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Electric Utilities Must Mind Their Words

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Andy Gotlieb's picture
Editor of a specialty publication, former public relations practitioner Freelancer

I hold 34 years of experience in communications, mostly in journalism, with a decade in public relations, too.  The first 17 years were spent in print journalism, where I covered, at various...

  • Member since 2016
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  • May 21, 2020
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We live in an era where people love to disagree – and it often seems as if there’s little room for compromise. A winner-takes-all mentality pervades.

I’ve written before about the importance of utilities not talking about politics, and today that suggestion should be extended to any discussions about COVID-19.

It seems as if the pandemic is becoming a flashpoint between those who say government isn’t reopening the nation fast enough and those who believe the coronavirus isn’t being taken seriously enough. Of course, politics are a big part of the equation, too. And everyone seems to have an opinion.

But what does this have to do with utilities?

Well, it means utilities should be staying out of the dispute. Don’t even hint at the discussion in your social media, your website or any press releases sent out. Don’t let a reporter somehow draw you into the conversation.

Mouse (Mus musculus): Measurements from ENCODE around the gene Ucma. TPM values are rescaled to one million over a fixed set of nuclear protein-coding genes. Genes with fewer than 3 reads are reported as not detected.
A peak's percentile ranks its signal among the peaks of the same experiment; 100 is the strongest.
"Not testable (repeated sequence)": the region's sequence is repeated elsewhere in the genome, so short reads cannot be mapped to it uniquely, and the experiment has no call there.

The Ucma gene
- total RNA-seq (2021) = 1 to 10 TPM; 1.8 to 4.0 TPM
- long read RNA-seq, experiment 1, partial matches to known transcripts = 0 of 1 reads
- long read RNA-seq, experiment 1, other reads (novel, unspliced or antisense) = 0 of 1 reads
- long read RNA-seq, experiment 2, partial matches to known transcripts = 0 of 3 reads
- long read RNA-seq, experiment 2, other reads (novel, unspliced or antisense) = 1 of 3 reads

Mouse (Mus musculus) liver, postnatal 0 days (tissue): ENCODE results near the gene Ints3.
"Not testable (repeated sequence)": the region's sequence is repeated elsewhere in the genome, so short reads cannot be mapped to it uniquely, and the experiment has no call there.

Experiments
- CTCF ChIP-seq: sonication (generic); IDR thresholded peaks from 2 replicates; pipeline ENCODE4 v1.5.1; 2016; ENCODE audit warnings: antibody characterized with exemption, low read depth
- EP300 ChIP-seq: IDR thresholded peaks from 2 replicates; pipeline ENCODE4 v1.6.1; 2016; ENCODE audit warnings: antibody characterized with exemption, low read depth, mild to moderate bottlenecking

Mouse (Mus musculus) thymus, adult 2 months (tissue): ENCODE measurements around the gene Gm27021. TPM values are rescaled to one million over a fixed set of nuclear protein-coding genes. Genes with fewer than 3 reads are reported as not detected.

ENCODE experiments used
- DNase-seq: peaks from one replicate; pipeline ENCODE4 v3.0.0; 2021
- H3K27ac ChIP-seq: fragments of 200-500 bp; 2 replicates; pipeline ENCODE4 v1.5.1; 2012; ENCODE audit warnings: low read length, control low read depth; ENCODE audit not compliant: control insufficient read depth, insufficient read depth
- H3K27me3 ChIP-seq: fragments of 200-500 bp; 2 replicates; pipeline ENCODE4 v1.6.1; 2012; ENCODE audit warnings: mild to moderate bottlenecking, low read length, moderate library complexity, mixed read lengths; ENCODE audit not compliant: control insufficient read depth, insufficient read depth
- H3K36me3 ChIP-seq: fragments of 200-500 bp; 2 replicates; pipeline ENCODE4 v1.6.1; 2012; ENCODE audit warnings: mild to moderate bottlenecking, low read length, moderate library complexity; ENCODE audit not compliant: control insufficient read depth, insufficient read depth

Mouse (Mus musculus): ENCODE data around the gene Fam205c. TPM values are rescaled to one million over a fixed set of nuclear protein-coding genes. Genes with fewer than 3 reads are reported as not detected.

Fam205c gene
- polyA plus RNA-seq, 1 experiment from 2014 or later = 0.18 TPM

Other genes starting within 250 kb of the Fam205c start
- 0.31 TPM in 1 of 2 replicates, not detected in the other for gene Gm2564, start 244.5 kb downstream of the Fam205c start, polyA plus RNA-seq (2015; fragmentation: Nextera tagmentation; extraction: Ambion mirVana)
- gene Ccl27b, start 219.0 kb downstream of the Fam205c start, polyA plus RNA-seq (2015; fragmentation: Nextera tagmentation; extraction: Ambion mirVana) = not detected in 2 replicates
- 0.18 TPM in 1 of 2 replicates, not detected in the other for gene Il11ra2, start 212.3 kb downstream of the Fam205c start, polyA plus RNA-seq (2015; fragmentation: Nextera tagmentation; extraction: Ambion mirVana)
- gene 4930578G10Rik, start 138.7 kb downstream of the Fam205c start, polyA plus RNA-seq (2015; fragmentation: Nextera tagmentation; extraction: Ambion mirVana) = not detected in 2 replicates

There’s no way you can win and no matter what side you take, you’re going to really annoy the strident people on the other side.

Go ahead with the important task of keeping the lights on for your customers and stay out of the debate.

What you can be doing is continuing to promote any positive measures you’ve taken that are pandemic related, whether it’s payment deferrals for customers out of work, suspending power shutoffs for delinquent clients or even taking safety measures for your own workforce.

All of those things should be safe.

Otherwise, your utility should follow an out-of-sight, out-of-mind mantra. Yes, that’s the antithesis of what’s taught in public relations classes, but there’s literally no upside in trying to draw attention to what your utility is doing these days.

As always, that’s subject to the caveat that if real news happens, you need to publicize it. If your CEO retires or if a new power plant goes on line, certainly publicize it. Just forget about the small stuff.
 

This, too, will pass!

Andy Gotlieb's picture
Thank Andy for the Post!
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